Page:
In short, yes, take the measurements in the cab. While you're at it, find the relative acoustic offset for setting up PCD properly if using a minimum phase approach. If not, then just import the measurements directly (if you haven't moved your microphone) and don't use the geometry functions in PCD.

I've used PCD a fair amount, so let me know if you have any questions regarding the setup. I have lots of screen shots. And pictures of my outdoor measurements too. Good luck.
  Reply With Quote
Old 10th April 2012, 09:34 PM   #6
diyAudio Member
 
LafeEric's Avatar
 
Join Date: May 2010
Ah! That sounds like my situation, pretty much. Not sure how I'm going to hoist a 220 liter cab up on a ladder, but I'm sure I'll figure out something.

I was thinking room modes perhaps should be figured in there too, but you're right, best to know what the speaker is doing, and each driver, and go from there.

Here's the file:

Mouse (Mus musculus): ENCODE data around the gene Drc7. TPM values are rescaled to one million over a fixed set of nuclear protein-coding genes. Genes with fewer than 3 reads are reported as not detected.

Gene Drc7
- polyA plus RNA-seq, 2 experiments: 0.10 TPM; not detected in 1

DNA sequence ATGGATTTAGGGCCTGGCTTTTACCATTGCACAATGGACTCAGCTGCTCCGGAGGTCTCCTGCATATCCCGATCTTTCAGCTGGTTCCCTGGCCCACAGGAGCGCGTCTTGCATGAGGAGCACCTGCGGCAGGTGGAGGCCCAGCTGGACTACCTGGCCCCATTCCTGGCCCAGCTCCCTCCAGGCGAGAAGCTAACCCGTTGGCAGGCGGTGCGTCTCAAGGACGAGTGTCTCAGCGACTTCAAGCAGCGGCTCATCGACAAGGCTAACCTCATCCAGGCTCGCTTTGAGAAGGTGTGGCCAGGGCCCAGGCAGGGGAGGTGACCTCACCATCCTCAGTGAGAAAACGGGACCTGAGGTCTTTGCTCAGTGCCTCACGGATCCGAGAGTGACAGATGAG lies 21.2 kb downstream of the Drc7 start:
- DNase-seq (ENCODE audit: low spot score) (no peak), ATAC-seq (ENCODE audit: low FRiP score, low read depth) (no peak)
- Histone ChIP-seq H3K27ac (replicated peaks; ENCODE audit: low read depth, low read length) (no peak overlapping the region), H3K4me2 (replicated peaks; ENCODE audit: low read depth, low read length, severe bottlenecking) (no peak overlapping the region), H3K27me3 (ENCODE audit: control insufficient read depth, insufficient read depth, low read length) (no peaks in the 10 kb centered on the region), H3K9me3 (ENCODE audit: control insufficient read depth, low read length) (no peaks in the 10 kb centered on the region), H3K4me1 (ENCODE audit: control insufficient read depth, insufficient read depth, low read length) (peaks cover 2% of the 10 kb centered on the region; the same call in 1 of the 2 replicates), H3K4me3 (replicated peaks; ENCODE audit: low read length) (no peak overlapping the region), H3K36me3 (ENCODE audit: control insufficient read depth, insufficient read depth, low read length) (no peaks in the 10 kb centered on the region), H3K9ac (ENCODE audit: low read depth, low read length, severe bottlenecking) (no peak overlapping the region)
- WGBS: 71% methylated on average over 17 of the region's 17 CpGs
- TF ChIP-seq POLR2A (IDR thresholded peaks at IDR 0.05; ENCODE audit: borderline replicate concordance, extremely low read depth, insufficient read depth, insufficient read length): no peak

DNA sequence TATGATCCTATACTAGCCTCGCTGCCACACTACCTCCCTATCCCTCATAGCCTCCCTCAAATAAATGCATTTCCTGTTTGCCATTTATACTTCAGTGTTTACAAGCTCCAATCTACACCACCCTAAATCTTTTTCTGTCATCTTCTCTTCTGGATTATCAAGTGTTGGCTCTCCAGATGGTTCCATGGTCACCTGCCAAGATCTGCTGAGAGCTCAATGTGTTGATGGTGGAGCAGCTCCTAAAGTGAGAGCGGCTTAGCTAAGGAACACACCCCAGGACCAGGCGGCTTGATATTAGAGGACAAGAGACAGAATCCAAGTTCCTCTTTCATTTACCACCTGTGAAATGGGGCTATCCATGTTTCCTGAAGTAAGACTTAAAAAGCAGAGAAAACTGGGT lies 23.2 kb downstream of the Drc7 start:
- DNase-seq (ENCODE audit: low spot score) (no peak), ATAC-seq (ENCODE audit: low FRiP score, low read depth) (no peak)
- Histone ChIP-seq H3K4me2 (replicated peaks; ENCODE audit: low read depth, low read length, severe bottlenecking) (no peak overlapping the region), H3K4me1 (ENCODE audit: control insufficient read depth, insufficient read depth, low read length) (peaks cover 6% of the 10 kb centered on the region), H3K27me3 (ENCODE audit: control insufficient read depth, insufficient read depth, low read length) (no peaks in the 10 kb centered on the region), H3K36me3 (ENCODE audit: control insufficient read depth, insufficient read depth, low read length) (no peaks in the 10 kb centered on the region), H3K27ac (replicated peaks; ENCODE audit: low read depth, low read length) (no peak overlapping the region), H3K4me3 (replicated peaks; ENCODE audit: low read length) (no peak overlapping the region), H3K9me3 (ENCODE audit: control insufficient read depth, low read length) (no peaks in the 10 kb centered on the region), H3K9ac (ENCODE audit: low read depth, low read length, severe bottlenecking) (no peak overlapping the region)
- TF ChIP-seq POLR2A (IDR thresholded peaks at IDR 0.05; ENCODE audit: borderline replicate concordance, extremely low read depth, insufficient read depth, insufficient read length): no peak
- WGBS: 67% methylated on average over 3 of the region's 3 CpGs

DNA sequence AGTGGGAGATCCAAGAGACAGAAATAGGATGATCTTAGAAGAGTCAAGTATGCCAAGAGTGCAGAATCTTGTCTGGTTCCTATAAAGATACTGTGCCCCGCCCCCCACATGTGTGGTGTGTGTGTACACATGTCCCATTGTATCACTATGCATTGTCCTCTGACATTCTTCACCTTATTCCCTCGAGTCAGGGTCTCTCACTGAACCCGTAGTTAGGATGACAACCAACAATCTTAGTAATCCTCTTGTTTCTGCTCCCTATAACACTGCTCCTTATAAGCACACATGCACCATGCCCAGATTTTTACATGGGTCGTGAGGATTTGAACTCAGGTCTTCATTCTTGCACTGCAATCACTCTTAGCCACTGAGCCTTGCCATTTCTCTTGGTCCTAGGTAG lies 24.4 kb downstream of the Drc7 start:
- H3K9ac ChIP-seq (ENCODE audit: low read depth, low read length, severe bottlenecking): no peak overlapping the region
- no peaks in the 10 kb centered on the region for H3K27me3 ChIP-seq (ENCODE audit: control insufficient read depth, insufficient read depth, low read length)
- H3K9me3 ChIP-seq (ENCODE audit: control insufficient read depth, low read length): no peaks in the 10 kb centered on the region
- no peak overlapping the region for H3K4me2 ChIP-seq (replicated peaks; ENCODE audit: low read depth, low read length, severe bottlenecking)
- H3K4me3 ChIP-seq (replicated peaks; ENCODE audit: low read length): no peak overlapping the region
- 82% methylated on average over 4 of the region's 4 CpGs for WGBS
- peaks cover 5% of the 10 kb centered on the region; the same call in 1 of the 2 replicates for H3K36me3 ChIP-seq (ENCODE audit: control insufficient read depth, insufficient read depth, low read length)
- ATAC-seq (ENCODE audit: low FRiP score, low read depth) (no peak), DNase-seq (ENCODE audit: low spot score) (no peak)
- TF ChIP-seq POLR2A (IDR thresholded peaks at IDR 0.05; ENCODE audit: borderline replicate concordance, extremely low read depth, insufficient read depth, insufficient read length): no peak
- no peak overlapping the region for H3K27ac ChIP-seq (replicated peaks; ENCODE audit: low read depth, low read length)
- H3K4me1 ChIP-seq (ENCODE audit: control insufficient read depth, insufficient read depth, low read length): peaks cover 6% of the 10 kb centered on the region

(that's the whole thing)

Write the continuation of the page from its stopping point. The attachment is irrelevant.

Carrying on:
I was looking at figuring out the acoustic offset by looking at the impulse response from the Omni-mic. I already have the mid and tweet horn baffle mounted, I just haven't run the test yet.

It's all first time for me, so I really appreciate the offer of help. I'm sure I'll have a few questions.
  Reply With Quote
Old 10th April 2012, 10:09 PM   #7
diyAudio Member
 
tuxedocivic's Avatar
 
Join Date: Jan 2011
Location: Ladysmith, BC
Here is a good way to find relative offset: Finding Relative Acoustic Offsets Empirically

I think lots of people think it's best to measure in the room they'll be listening in to capture the room effects, but it's not the right approach. At least I haven't found a way to do it well. Unfortunately the room swamps the microphone with reflections and you end up with unworkable responses. A big speaker like that would be hard to measure indoors without high ceilings.